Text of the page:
As social media platforms, such as Facebook and Twitter, continue to grow in popularity municipalities are presented with the ever-increasing difficulty of monitoring what information town employees are posting.

Searsport officials began considering amending policies for town employees following an incident when Fire Chief Jim Dittmeier posted his thoughts on Searsport Fire Department’s Facebook page on the proposed installation of a 22.7-million gallon LPG tank at Mack Point (click here for the full story).

In his posting, Dittmeier encouraged the “silent majority” of people in town to voice their opinions. He also said the project would create jobs and result in more tax revenue for the town.

As a result of those postings, the Searsport Board of Selectmen began discussing the merits of adding a policy regarding social media use during an April 3 meeting. 

According to a copy of the social media policy, which will be voted on during a selectmen meeting Tuesday, May 1, town employees will be required to consult with their social media supervisor before posting anything online. In addition, the policy applies to all employees and committee members and that the policy could change as social media evolves.

Belfast City Manager Joseph Slocum said the city doesn’t have an official policy regarding the use of social media but he said he hoped city employees would use common sense before posting anything that could be inflammatory.

“I’m not aware of any cases where employees have misused it [social media],” Slocum said. “I did get a complaint a while about something a few employees had posted. They felt bad about the situation and apologized.”

According to city ordinances, employees of the city are “prohibited from engaging in any conduct which could reflect unfavorably upon the city or disrupt the efficient operation of the administration of the city. City employees must avoid any action, which might result in or create the impression of using public employment for private gain, giving preferential treatment to any person or losing complete impartiality in conducting city business.”

Though Belfast has avoided any serious problems with inappropriate use of social media by a city employee, Slocum acknowledged it would be a good idea to have an official policy in place.

“Some sort of policy would be good. I would be responsible for pulling it together,” he said. “The policy would provide clarity for employees.”

Like Belfast, Stockton Springs has not crafted a social media policy because the town hasn’t had an issue with town employees making inappropriate postings.

“I haven’t asked any of my staff if they have Facebook accounts and that’s not something I plan on doing,” newly hired Town Manager Richard Couch said. “I do believe my employees are ethical and honest.”

Couch, who used Facebook while working for a grass-roots advocacy group in New York, said he understands and respects the power of social media but creating a policy for the town would not be in the best interests of the residents.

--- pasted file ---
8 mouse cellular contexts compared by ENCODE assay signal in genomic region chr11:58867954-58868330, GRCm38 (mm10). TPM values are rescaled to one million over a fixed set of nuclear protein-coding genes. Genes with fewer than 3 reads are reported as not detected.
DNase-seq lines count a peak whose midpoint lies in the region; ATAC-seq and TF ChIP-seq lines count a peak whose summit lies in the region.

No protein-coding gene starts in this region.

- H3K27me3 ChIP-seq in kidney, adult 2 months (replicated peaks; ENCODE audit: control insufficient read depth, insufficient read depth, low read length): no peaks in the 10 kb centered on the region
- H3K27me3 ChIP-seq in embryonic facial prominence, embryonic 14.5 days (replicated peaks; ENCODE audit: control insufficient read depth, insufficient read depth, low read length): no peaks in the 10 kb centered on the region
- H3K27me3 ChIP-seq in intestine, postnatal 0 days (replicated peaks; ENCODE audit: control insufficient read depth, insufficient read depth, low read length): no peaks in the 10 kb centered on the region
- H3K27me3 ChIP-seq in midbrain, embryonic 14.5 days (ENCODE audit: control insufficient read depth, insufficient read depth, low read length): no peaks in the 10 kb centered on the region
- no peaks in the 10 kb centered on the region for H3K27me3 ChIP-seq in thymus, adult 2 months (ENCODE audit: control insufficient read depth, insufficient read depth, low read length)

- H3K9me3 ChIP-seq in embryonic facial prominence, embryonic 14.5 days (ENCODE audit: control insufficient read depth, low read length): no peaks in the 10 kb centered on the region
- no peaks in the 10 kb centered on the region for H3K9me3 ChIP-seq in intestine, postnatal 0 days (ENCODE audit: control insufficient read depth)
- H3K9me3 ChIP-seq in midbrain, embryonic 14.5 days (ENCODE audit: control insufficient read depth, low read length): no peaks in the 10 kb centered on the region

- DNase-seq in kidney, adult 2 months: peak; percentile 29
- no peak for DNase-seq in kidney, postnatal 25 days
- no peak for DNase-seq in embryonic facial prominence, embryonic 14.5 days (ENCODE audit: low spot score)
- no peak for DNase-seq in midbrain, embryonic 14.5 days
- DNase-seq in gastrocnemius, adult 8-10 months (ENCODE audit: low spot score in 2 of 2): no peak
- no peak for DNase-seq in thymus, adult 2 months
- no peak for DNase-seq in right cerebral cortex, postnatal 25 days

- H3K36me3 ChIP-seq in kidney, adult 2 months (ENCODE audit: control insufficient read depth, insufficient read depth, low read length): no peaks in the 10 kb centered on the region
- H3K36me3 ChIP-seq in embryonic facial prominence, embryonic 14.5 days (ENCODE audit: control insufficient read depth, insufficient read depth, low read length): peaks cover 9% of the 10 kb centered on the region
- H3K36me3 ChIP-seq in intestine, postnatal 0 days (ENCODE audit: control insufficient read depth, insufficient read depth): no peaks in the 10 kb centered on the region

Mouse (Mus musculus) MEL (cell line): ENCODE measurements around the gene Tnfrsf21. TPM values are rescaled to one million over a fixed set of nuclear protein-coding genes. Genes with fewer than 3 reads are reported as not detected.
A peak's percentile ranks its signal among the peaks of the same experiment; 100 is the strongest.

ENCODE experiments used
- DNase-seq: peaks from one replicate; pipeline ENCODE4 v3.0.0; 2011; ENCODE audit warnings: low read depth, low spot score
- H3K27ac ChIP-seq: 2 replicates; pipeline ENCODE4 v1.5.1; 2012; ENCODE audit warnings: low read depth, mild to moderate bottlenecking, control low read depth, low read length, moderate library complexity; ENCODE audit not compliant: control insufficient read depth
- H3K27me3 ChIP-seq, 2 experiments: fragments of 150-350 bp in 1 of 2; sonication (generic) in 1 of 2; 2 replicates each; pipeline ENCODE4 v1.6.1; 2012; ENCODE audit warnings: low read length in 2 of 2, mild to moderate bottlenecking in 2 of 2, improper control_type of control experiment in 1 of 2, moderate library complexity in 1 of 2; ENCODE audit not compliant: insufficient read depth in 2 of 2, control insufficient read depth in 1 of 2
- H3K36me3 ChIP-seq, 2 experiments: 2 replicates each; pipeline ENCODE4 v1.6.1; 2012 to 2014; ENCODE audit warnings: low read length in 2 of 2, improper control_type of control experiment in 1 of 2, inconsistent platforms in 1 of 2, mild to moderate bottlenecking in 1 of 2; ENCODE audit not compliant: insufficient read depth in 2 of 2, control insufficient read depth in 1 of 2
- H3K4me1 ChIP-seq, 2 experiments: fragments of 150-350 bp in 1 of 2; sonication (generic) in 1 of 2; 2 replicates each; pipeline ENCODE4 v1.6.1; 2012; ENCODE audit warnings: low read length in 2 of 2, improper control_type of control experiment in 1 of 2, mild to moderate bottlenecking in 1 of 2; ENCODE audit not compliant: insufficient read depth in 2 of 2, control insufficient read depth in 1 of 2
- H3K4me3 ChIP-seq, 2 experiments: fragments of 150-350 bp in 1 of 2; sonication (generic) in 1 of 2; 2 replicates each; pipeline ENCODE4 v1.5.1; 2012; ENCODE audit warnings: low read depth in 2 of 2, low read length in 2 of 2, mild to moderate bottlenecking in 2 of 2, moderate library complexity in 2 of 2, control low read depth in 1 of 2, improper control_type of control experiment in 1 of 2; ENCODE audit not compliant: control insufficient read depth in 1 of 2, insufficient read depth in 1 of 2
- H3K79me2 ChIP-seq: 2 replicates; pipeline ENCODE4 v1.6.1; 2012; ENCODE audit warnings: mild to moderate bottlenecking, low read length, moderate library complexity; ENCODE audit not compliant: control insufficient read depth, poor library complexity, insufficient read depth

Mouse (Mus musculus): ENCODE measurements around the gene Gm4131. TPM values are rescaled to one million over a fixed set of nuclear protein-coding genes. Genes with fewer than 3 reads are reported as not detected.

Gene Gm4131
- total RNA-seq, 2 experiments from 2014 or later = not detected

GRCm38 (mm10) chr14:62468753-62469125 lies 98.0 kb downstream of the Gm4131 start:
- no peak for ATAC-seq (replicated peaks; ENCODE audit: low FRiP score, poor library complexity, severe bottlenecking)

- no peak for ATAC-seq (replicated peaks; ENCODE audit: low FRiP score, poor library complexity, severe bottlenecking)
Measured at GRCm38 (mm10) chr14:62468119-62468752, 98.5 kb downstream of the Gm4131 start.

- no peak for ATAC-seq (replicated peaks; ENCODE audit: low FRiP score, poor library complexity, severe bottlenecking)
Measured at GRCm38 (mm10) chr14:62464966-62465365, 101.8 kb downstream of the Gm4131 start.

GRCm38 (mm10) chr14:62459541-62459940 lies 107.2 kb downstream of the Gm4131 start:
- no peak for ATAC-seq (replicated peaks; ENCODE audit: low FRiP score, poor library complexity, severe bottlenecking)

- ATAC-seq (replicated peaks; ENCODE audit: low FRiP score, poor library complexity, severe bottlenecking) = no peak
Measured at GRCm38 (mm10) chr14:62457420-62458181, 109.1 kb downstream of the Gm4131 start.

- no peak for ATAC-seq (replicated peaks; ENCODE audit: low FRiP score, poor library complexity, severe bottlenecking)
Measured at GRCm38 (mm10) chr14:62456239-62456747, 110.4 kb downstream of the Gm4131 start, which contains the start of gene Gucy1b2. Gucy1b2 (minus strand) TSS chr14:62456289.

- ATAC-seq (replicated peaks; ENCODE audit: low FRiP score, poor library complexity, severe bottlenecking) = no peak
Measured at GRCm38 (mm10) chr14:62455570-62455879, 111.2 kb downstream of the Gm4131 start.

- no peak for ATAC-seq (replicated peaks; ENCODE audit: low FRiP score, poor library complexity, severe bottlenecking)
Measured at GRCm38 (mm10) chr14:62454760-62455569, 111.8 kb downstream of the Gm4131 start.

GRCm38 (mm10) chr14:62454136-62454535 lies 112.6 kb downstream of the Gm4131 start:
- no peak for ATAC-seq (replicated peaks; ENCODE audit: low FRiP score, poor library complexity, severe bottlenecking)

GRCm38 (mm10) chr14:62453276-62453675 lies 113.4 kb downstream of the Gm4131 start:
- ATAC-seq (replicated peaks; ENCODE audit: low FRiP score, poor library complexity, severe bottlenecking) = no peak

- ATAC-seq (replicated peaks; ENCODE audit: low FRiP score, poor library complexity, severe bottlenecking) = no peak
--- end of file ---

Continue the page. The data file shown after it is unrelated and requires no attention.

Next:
“Maybe we should have a policy, but I don’t see it as a priority,” he said. “I think so much of government is reactive — which isn’t always a good thing — but we have other issues to deal with at the moment.”

If an issue arises where a policy needs to be implemented, Couch said he would consider making changes. However, he noted residents communicate primarily by phone or in person, and few people rely on social media.

“We don’t have a large email base in town. We have one email account and that goes to everybody,” Couch said.

Lincolnville Town Administrator David Kinney said the town doesn’t have an official policy for social media at this time but is looking at implementing something in the near future.

“Currently, we don’t use a lot of social media but our police department and fire department both have Facebook pages,” Kinney said. “One of the selectman said we should have a policy in place because people could post things that we don’t have a lot of control over.”

Kinney added he didn’t know of any issues where an employee had posted anything inappropriate on a social media site, but said having a policy in place would help guide employees.

“Social media is a valuable tool to get information out, like road closures or lost animals, and our policy would cover what should or shouldn’t be posted,” he said.

Even with a policy in place, Kinney acknowledged the ever-changing technology landscape will make it difficult to stay on top of everything.

“I’d much rather be proactive rather than reactive. You can’t foresee everything that might occur,” he said.

Eric Conrad, director of communication and educational services for Maine Municipal Association, said the issue of social media is an evolving issue and one that is beginning to be addressed by more towns.

“Police and public works departments are primarily the ones using social media,” Conrad said. “They use Facebook and Twitter to get information out to residents.”

The MMA, which is in the process of preparing to release its social media guidelines, encourages employees to think about what they are posting.

“It isn’t so much a policy as it is a guide,” Conrad said. “There’s only so much an employer can do regarding how employees are using social media outside of work.”

Reporter Tanya Mitchell contributed to this story.

Reporter Ben Holbrook can be reached at 338-3333 or